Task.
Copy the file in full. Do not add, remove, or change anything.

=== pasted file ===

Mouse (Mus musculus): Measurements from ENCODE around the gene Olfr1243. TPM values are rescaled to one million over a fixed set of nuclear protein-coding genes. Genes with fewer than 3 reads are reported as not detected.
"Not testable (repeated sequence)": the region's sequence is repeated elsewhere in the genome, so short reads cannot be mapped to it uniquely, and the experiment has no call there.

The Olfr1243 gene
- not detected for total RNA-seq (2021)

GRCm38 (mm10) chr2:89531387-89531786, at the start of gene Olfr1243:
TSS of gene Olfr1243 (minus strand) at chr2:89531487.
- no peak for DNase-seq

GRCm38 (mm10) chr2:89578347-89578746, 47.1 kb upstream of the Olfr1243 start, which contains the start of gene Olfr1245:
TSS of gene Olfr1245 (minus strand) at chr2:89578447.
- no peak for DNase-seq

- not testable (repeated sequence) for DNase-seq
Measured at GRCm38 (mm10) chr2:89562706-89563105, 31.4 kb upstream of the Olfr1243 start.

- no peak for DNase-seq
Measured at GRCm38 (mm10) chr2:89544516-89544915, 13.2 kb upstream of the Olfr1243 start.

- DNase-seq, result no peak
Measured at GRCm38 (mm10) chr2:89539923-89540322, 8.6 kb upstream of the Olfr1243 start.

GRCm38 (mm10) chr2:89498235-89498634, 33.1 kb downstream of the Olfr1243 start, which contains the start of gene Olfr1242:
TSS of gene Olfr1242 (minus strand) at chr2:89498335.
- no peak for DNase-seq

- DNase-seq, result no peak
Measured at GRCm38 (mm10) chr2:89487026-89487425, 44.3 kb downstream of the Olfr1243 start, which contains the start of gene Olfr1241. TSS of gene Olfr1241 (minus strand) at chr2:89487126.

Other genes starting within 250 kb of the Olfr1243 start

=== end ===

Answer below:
Mouse (Mus musculus): Measurements from ENCODE around the gene Olfr1243. TPM values are rescaled to one million over a fixed set of nuclear protein-coding genes. Genes with fewer than 3 reads are reported as not detected.
"Not testable (repeated sequence)": the region's sequence is repeated elsewhere in the genome, so short reads cannot be mapped to it uniquely, and the experiment has no call there.

The Olfr1243 gene
- not detected for total RNA-seq (2021)

GRCm38 (mm10) chr2:89531387-89531786, at the start of gene Olfr1243:
TSS of gene Olfr1243 (minus strand) at chr2:89531487.
- no peak for DNase-seq

GRCm38 (mm10) chr2:89578347-89578746, 47.1 kb upstream of the Olfr1243 start, which contains the start of gene Olfr1245:
TSS of gene Olfr1245 (minus strand) at chr2:89578447.
- no peak for DNase-seq

- not testable (repeated sequence) for DNase-seq
Measured at GRCm38 (mm10) chr2:89562706-89563105, 31.4 kb upstream of the Olfr1243 start.

- no peak for DNase-seq
Measured at GRCm38 (mm10) chr2:89544516-89544915, 13.2 kb upstream of the Olfr1243 start.

- DNase-seq, result no peak
Measured at GRCm38 (mm10) chr2:89539923-89540322, 8.6 kb upstream of the Olfr1243 start.

GRCm38 (mm10) chr2:89498235-89498634, 33.1 kb downstream of the Olfr1243 start, which contains the start of gene Olfr1242:
TSS of gene Olfr1242 (minus strand) at chr2:89498335.
- no peak for DNase-seq

- DNase-seq, result no peak
Measured at GRCm38 (mm10) chr2:89487026-89487425, 44.3 kb downstream of the Olfr1243 start, which contains the start of gene Olfr1241. TSS of gene Olfr1241 (minus strand) at chr2:89487126.

Other genes starting within 250 kb of the Olfr1243 start